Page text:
The key to getting people to care about any global issue is by raising awareness. Education about the environment must be started at a young age or it will be lost on older ears. The environment provides no perceptible thrill to keep a consumer-goods oriented population engaged and interested. Unless people are shown the wonders of the planet before they get too absorbed in other things change is impossible to create. There is a small window of opportunity in which humans can be shown the value of nature before the next generation will grow up blissfully ignorant of the catastrophic end to the glory of Earth. More thought needs to go into how a child thinks and learns because most kids end up hating school and waste the many opportunities a good education provides. Just like learning a new language or mastering a sport, training needs to begin at an early age to get the best results. The world is an amazing place and you have to have the patience to let children, as well as older generations, to realize that.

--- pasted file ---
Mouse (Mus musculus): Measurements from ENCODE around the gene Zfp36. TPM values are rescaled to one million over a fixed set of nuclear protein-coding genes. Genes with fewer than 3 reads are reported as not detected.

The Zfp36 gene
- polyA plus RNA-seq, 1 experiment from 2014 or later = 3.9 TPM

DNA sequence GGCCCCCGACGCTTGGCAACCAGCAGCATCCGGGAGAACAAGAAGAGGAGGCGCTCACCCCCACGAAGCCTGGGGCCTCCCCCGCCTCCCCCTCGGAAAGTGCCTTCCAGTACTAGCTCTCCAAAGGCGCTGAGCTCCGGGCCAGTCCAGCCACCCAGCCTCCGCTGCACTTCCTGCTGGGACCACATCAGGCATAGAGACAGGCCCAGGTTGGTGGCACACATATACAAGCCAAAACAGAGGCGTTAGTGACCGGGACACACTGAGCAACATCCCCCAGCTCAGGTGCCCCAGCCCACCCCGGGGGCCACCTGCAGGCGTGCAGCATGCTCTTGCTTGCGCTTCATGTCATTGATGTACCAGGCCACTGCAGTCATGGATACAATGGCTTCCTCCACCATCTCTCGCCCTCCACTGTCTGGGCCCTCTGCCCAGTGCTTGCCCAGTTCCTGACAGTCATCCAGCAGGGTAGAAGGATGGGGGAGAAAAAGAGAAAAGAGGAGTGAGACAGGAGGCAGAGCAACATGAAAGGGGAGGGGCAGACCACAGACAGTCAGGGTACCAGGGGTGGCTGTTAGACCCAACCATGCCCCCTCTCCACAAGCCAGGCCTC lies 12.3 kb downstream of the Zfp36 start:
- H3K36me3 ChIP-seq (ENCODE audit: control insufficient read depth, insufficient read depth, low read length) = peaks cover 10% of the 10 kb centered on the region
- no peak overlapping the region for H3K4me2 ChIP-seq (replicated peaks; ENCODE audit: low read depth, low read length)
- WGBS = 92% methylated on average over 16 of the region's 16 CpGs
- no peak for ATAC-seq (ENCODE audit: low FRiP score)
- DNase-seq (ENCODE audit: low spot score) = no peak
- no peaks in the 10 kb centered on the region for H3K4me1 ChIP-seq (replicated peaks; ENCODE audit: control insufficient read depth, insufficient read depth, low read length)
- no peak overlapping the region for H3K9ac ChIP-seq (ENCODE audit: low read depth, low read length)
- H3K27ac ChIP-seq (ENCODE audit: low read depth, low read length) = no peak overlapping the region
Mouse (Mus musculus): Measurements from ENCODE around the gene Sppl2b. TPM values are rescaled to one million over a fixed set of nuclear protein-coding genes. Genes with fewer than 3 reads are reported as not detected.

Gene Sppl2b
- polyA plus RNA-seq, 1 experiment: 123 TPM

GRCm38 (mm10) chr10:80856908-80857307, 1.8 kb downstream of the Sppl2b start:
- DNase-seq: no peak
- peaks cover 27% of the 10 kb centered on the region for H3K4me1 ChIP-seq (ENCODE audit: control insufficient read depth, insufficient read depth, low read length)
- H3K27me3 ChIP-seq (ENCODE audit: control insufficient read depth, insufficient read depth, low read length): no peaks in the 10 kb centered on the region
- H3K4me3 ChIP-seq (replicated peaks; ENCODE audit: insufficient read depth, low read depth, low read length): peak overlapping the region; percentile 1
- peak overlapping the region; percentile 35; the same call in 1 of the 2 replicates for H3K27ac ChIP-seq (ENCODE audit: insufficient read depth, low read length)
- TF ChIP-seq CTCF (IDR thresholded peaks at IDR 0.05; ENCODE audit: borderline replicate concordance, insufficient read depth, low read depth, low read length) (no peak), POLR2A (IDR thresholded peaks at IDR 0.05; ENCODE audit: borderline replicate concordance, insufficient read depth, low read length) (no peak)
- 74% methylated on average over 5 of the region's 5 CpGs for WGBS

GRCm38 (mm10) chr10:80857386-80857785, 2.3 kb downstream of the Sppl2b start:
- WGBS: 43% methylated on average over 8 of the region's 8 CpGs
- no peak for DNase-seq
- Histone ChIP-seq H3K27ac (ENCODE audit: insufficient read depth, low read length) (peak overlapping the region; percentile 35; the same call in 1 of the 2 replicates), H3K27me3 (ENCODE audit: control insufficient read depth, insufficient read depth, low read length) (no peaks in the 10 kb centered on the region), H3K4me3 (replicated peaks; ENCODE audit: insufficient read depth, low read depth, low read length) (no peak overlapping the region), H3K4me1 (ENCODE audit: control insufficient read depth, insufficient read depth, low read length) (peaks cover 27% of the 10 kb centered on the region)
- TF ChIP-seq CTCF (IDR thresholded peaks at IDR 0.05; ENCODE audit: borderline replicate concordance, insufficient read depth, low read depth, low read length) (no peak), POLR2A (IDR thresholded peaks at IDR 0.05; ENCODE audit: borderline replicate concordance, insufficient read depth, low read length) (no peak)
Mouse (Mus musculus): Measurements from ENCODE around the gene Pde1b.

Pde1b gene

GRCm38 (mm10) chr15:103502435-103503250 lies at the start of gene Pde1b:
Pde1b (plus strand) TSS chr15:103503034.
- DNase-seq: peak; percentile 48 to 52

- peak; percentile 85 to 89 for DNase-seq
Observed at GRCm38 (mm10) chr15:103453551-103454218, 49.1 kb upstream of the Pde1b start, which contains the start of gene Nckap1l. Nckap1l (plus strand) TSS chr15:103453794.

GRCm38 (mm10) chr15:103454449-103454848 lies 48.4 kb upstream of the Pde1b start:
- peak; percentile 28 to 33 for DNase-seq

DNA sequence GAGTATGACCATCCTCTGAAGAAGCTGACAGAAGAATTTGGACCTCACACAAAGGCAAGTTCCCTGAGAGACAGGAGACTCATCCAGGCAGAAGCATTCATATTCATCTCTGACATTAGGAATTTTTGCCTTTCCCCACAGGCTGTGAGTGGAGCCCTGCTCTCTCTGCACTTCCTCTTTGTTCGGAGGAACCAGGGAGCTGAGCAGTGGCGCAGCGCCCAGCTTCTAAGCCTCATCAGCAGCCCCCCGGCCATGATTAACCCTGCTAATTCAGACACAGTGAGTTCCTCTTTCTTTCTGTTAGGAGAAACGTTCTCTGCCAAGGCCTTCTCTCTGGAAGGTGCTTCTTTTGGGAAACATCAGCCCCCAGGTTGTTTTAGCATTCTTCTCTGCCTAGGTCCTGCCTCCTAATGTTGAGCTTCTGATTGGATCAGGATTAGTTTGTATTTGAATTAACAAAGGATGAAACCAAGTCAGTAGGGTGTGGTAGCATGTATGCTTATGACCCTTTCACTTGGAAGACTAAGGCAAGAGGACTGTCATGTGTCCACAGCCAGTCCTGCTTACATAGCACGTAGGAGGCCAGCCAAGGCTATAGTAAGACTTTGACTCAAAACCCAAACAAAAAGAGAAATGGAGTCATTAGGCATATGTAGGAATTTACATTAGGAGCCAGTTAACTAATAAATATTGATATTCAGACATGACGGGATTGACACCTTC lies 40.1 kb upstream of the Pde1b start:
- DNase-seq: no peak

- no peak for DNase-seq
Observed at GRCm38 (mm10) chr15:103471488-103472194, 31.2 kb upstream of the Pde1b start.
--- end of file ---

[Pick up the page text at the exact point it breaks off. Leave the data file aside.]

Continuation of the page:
Date: December 30, 2011 Views: 6037 File size: 13.3kb, 1436.3kb : 2592 x 1944
Hours Volunteered: 65
Volunteers: 4
Authors Age & Age Range of Volunteers: 17 & 16 to 17